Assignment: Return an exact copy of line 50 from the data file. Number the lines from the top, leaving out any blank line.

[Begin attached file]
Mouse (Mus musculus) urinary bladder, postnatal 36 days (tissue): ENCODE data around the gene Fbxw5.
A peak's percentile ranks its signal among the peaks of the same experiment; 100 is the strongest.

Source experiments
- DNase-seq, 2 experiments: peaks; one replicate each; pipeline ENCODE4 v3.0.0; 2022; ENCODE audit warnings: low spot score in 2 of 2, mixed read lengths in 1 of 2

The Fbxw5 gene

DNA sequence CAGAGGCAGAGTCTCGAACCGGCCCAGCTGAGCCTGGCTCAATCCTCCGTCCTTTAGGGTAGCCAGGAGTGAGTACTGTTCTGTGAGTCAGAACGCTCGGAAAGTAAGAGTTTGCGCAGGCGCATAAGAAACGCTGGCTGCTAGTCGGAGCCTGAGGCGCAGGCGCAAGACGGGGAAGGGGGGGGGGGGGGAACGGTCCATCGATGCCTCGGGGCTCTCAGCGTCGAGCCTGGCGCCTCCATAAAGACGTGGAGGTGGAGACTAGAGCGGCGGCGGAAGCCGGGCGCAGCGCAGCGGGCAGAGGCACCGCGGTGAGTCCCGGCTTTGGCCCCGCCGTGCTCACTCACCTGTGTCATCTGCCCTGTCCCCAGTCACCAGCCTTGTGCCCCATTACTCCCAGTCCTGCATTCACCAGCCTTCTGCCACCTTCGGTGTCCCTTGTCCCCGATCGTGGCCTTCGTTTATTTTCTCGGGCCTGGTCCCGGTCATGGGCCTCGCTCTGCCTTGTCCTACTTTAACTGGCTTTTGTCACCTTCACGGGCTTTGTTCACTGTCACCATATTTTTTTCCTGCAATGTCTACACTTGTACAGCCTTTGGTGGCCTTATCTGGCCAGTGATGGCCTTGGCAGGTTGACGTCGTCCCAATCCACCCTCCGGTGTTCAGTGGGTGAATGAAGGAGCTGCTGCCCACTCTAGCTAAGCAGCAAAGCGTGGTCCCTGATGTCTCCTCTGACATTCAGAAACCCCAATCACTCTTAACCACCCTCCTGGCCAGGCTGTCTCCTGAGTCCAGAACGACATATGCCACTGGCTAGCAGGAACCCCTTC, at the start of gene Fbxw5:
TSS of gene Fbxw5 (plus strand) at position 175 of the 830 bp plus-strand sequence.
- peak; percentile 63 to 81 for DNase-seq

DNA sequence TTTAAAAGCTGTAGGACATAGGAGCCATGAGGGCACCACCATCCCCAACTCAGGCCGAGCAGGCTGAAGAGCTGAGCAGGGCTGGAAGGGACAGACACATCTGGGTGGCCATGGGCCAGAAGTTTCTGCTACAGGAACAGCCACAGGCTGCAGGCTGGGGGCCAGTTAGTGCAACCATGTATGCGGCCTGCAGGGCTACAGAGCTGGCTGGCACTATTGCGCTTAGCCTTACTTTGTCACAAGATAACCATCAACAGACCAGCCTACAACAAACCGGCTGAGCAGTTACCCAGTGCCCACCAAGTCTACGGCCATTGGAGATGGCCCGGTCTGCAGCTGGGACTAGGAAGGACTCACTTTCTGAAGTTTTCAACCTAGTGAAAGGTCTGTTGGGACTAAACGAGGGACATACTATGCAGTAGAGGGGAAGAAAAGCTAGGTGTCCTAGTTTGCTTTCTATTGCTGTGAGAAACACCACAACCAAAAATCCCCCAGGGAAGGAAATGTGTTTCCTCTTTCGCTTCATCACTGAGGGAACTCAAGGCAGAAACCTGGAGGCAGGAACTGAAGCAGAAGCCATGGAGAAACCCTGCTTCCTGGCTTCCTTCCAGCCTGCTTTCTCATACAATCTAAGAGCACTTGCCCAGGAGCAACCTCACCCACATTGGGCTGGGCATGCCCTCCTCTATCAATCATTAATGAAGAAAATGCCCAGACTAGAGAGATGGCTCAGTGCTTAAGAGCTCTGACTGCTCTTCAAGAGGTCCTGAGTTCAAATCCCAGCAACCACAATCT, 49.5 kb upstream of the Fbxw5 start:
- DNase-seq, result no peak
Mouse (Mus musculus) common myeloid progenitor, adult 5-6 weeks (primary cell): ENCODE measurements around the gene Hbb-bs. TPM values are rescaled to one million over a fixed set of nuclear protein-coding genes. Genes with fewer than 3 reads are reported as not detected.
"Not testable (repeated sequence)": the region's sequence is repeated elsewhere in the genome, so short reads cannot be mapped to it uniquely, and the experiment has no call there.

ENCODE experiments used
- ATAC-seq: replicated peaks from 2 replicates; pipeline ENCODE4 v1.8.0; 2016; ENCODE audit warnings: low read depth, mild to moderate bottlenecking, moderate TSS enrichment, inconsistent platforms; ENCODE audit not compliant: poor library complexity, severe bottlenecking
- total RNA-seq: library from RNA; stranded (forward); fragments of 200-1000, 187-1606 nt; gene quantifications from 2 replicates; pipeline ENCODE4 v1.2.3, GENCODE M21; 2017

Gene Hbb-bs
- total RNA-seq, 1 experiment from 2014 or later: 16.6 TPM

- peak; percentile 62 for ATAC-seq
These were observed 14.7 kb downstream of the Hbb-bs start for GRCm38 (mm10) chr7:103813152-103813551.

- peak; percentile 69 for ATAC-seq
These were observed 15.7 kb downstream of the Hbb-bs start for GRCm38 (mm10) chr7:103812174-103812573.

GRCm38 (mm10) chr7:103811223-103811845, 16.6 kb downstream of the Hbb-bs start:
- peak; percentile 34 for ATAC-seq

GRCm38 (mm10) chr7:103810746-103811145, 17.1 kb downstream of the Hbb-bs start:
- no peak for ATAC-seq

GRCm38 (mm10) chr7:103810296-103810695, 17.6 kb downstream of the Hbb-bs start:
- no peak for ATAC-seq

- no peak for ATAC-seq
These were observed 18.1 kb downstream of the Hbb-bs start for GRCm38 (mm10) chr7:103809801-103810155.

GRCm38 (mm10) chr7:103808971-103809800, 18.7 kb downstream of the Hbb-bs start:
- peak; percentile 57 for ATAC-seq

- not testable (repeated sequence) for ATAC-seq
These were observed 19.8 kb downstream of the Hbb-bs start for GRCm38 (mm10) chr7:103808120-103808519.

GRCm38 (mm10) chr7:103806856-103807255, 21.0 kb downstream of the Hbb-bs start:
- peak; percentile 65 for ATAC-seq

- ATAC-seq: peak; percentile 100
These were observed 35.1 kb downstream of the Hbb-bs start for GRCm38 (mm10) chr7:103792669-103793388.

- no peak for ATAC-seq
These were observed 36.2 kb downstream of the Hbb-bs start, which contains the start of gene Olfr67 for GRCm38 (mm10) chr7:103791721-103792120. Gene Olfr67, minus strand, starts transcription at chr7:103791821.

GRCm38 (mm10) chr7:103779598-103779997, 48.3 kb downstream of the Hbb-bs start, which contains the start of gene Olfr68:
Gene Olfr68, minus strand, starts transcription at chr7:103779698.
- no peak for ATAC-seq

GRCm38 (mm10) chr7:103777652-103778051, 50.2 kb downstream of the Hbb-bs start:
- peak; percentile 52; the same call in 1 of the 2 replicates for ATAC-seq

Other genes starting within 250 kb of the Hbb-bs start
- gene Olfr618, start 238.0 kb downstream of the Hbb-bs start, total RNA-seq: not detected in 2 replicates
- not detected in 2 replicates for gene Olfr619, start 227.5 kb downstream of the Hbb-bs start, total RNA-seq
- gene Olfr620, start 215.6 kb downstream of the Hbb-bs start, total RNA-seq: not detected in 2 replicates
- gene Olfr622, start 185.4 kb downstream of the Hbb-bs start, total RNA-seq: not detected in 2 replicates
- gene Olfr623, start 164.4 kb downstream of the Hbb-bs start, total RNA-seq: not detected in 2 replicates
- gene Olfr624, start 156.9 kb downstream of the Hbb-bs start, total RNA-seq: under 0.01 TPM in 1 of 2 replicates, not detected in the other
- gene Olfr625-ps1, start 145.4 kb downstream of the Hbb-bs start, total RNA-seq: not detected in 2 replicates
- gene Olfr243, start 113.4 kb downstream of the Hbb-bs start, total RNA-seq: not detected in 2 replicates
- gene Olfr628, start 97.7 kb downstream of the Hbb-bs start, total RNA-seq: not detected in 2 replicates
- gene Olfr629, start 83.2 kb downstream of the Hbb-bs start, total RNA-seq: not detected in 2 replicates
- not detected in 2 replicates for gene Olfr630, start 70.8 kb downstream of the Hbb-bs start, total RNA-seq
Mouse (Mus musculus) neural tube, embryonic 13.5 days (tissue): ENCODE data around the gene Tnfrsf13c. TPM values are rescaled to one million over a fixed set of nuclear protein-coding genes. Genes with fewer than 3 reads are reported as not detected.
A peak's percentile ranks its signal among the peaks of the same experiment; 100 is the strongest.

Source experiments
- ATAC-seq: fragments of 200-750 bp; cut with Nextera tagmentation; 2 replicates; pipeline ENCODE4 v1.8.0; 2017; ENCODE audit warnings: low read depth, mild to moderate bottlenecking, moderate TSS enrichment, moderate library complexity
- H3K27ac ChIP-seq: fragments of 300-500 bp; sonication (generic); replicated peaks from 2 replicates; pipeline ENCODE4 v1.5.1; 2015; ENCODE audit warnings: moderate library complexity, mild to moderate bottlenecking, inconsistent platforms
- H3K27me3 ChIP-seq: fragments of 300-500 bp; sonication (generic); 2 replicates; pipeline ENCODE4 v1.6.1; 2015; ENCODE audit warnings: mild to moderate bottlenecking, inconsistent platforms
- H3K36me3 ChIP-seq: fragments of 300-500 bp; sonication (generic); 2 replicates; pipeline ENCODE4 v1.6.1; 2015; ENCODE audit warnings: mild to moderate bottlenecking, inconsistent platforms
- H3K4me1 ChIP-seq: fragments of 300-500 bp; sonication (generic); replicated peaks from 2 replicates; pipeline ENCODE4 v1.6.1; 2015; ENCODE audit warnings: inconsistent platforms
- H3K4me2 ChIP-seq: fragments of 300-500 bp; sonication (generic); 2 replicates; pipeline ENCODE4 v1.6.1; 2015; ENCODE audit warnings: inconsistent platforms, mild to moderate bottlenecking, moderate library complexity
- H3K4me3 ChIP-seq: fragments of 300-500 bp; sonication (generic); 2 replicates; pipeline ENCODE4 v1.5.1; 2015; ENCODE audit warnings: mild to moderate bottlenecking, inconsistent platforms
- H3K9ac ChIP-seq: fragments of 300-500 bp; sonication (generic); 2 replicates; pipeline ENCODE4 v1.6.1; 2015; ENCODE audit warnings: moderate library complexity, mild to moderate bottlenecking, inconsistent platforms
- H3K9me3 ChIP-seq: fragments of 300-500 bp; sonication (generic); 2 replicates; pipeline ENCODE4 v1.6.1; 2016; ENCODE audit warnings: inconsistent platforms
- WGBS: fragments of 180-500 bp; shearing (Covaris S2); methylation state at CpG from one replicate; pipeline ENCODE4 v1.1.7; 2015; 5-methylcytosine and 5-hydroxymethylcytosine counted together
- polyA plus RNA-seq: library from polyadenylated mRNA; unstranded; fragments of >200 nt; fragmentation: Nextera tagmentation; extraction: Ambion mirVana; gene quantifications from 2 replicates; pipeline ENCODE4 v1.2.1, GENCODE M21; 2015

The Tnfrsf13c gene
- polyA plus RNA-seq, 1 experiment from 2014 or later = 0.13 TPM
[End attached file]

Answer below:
- gene Olfr623, start 164.4 kb downstream of the Hbb-bs start, total RNA-seq: not detected in 2 replicates